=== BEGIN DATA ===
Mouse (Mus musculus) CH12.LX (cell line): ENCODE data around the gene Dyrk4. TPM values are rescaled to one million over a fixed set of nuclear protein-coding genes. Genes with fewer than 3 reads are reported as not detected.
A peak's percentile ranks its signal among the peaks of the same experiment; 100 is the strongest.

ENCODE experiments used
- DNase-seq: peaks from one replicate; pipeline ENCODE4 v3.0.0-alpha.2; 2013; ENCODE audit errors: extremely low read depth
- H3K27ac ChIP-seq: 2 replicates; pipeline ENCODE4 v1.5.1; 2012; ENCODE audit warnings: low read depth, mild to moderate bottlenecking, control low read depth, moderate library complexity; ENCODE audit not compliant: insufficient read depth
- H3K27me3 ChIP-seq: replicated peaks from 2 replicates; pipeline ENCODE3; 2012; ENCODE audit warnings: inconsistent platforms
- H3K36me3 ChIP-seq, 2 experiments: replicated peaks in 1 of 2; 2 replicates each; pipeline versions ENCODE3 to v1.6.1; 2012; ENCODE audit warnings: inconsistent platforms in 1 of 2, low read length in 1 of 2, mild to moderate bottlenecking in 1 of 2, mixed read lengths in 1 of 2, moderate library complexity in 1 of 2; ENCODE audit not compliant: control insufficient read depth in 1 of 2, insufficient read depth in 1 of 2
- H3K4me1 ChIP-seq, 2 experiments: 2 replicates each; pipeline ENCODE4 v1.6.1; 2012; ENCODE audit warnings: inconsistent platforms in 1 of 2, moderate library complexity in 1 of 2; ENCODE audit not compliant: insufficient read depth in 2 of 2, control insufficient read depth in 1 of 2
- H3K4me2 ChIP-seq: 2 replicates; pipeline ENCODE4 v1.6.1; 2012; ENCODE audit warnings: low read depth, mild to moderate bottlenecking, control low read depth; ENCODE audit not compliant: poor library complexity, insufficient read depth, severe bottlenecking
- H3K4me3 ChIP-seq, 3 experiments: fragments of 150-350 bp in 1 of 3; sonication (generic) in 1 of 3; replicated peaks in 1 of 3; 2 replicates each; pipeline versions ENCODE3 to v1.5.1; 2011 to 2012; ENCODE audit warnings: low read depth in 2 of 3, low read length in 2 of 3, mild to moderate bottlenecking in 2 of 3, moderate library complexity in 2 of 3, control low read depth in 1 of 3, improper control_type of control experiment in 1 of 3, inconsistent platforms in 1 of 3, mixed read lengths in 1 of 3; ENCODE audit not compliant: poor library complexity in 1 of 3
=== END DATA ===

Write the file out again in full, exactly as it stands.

Mouse (Mus musculus) CH12.LX (cell line): ENCODE data around the gene Dyrk4. TPM values are rescaled to one million over a fixed set of nuclear protein-coding genes. Genes with fewer than 3 reads are reported as not detected.
A peak's percentile ranks its signal among the peaks of the same experiment; 100 is the strongest.

ENCODE experiments used
- DNase-seq: peaks from one replicate; pipeline ENCODE4 v3.0.0-alpha.2; 2013; ENCODE audit errors: extremely low read depth
- H3K27ac ChIP-seq: 2 replicates; pipeline ENCODE4 v1.5.1; 2012; ENCODE audit warnings: low read depth, mild to moderate bottlenecking, control low read depth, moderate library complexity; ENCODE audit not compliant: insufficient read depth
- H3K27me3 ChIP-seq: replicated peaks from 2 replicates; pipeline ENCODE3; 2012; ENCODE audit warnings: inconsistent platforms
- H3K36me3 ChIP-seq, 2 experiments: replicated peaks in 1 of 2; 2 replicates each; pipeline versions ENCODE3 to v1.6.1; 2012; ENCODE audit warnings: inconsistent platforms in 1 of 2, low read length in 1 of 2, mild to moderate bottlenecking in 1 of 2, mixed read lengths in 1 of 2, moderate library complexity in 1 of 2; ENCODE audit not compliant: control insufficient read depth in 1 of 2, insufficient read depth in 1 of 2
- H3K4me1 ChIP-seq, 2 experiments: 2 replicates each; pipeline ENCODE4 v1.6.1; 2012; ENCODE audit warnings: inconsistent platforms in 1 of 2, moderate library complexity in 1 of 2; ENCODE audit not compliant: insufficient read depth in 2 of 2, control insufficient read depth in 1 of 2
- H3K4me2 ChIP-seq: 2 replicates; pipeline ENCODE4 v1.6.1; 2012; ENCODE audit warnings: low read depth, mild to moderate bottlenecking, control low read depth; ENCODE audit not compliant: poor library complexity, insufficient read depth, severe bottlenecking
- H3K4me3 ChIP-seq, 3 experiments: fragments of 150-350 bp in 1 of 3; sonication (generic) in 1 of 3; replicated peaks in 1 of 3; 2 replicates each; pipeline versions ENCODE3 to v1.5.1; 2011 to 2012; ENCODE audit warnings: low read depth in 2 of 3, low read length in 2 of 3, mild to moderate bottlenecking in 2 of 3, moderate library complexity in 2 of 3, control low read depth in 1 of 3, improper control_type of control experiment in 1 of 3, inconsistent platforms in 1 of 3, mixed read lengths in 1 of 3; ENCODE audit not compliant: poor library complexity in 1 of 3